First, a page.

Stalls – May ’89
The ’78 R I00/ 7 is nearing 70,000 miles. Its paint looks like the skin of a recent emigree from Florida; its charg ing system is a creation of Heirony mous, not Robert, Bosch; and its hand ling is, well, past its prime. It has experienced so many flats that my tire man changed its name from “Rain bringer” to “Nailcatcher”. So I have been looking at newer bikes, despite my determination to cross the century mark with this one, whose engine and transmission still have the strength of ten.
Some time ago I noted in this space that the new BMW bikes, the K-series, are not particularly easy on the eye. I have let them grow on me for three years, and still find them to be fungal in appearance. A wart on the heinie of styling, to be blunt. And the first year or two had the usual new-model prob lems, mostly cybernetic in origin. To its credit, BMW has been very good about warrantying the water-cooled motorcycles.
In their 1988 iteration, these bikes (in touring or commuting trim) cost about Ten Big Ones. But Ijust received the announcement that BMW is dis continuing the standard models. In 1989, you have your choice of a loaded cycle with ABS braking for (sit down and take a deep breath) $11,500 to
$12,800. Or, you can buy a used one for about $5,000. (A clean, low mileage, used R-series boxer runs $3,000 or less.) Or, you can not buy one at all. But your choice does not include a “standard” model, because none is offered.
Despite parallel inflation in parts prices, I think I’ll be wringing at least a few more years out of Nailcatcher. It is simple, durable, of more than ade quate performance and bereft of unre pairable electronic and fuel systems. Maintenance is very reasonable, since most of it can be done at home. The K-series bikes have tremendous power, brakes (even on the non-ABS models) the likes of which I never believed could be on a two-wheeler, and sparkling handling. But they are ugly, sound like sewing machines and are hideously expensive, both before and after purchase. Better the devil you know than the devil you can’t afford.
You Just Can’t Win, Part II
Former (and soon to be again) club member Lee Rombaugh just bought a ’72 tii in a basket. The body and drive train are there, but not much else is worth saving. So we met to discuss parts buying strageties, as he is about to be many kilobucks poorer. A fair trade for a sparkling fresh tii with round taillights, I’d say.
Lee borrowed my Bimmer Parts Company catalog and price sheet, which were of May ’84 vintage. (My experiences with BPC are mixed. The main difficulty is that they cannot tell right from left (three errors in two orders), but I was unhappy that they shipped aluminum drip rail moldings folded in half. They also sent me a gas tank without boxing it, and not surprisingly it arrived with a pretty healthy dent in it. BPC is honest, but not particularly competent.) Lee obtained a newer cata log with a November ’88 price list.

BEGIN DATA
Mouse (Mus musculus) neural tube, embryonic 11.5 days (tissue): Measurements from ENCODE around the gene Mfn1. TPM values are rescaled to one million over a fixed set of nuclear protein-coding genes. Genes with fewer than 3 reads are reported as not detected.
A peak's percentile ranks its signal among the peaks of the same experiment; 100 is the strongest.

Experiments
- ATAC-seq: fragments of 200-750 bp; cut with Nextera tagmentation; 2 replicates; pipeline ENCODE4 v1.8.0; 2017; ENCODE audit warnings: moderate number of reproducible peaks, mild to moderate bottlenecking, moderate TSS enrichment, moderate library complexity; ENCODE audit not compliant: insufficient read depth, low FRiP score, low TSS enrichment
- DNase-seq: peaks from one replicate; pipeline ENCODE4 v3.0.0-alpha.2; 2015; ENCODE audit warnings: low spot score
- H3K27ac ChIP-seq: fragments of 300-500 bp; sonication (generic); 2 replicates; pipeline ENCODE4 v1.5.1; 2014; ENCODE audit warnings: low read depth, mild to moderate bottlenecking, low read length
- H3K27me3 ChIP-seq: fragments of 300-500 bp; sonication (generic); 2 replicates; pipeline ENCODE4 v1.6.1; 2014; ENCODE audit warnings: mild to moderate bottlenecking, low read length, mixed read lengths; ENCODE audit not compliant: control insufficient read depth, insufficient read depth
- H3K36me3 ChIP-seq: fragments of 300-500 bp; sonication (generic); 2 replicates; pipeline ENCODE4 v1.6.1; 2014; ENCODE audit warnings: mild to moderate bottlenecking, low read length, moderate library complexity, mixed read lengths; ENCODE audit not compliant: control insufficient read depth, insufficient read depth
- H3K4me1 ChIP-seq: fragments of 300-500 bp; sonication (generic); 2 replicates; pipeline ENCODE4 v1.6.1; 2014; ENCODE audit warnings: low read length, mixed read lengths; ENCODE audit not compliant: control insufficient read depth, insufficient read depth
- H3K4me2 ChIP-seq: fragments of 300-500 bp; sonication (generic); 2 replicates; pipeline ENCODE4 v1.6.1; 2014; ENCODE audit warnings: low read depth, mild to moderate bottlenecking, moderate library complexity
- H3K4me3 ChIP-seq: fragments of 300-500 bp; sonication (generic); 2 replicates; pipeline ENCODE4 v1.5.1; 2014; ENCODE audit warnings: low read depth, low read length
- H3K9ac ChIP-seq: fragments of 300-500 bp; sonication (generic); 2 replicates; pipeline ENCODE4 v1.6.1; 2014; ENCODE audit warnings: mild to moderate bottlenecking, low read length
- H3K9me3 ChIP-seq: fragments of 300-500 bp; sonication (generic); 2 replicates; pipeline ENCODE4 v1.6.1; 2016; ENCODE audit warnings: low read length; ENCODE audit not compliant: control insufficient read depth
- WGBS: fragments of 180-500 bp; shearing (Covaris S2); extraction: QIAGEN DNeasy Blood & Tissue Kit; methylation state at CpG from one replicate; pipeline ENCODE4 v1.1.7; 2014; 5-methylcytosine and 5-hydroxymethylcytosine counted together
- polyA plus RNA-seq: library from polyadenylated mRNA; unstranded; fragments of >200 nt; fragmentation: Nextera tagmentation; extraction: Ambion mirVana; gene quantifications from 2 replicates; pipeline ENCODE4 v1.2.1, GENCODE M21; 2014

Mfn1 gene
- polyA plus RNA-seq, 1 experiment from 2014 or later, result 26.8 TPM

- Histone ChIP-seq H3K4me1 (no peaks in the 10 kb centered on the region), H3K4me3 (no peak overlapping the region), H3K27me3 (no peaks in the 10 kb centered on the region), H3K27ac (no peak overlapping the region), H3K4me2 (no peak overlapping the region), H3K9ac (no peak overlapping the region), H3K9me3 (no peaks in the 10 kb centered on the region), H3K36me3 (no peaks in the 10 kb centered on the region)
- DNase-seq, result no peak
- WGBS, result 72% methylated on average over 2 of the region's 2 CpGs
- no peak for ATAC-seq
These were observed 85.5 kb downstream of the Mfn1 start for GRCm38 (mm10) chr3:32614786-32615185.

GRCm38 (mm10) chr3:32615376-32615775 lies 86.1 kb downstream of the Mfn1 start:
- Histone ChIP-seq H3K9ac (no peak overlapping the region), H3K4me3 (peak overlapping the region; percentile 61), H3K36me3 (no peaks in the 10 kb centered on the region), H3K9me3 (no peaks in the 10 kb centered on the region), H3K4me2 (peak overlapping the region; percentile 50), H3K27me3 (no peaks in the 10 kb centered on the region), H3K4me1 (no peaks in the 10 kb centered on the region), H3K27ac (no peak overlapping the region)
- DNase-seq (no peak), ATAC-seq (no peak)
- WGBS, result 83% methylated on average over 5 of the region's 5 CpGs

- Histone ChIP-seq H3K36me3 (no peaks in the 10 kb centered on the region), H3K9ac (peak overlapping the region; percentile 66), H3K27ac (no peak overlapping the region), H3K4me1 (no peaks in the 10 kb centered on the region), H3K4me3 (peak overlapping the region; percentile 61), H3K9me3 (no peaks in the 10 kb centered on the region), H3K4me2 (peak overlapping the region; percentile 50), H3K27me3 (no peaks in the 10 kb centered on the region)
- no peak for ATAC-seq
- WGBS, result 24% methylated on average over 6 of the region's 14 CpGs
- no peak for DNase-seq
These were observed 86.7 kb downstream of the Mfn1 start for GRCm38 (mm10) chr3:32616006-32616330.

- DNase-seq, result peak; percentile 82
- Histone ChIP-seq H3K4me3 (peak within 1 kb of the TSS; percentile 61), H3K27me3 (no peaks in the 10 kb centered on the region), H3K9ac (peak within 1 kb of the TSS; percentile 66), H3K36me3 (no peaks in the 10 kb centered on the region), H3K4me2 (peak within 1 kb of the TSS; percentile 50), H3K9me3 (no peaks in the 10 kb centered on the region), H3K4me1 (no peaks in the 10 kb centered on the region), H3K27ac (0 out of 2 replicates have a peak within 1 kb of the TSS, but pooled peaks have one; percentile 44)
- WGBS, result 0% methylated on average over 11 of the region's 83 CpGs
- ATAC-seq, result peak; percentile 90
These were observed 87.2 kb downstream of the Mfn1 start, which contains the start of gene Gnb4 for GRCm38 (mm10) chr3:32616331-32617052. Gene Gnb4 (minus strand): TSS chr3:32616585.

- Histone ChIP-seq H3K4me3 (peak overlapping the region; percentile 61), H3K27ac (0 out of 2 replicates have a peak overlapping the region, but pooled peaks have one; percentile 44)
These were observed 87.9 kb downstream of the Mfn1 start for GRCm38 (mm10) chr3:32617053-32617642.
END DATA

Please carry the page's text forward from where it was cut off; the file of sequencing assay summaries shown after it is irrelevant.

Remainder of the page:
One of the neat things about BPC is they sell kits for restorers, like all body rubber, bumper packages and so forth. Here is what has happened to 2002 kit prices in 4V2 years:
Kit 5/ 84 11/ 88
Weather strip $135.00 $195.00
Molding kits 170.00 255.00
Grilles 92.00 140.00
Bumpers (both) 190.00 295.00
This is an average increase of 11.3% (simple) per year, or more than twice the rate of inflation. And remember, these parts were not particularly inex pensive to begin with.
I am grateful that the parts are readily available, though this is more a function of the original equipment manufacturers than of BMW, which is less interested in keeping old cars on the road than in selling new ones for sums exceeding the GNP of minor Asian states. It saddens me that nice cars become unroadworthy because the cost of parts goes up even as the value of the car declines. I recognize that the crossing of these trends is an economic inevitability; that the 2002 must disappear from the road for the same reasons the Lockheed Constella tion disappeared from the air. This makes the result no more palatable, however.
At some point, of course, the value of a used car will rise from its nadir (sometimes rather steeply, like recent madness in the Ferrari, Maserati and Jaguar markets, and sometimes for no good reason, as in Tuckers). Usually by this time parts are unavailable or prohibitively expensive. It would seem that restoration is a labor of love, and that it is better d one today than tomorrow.
This article was originally published in the May 1989 edition of Zundfolge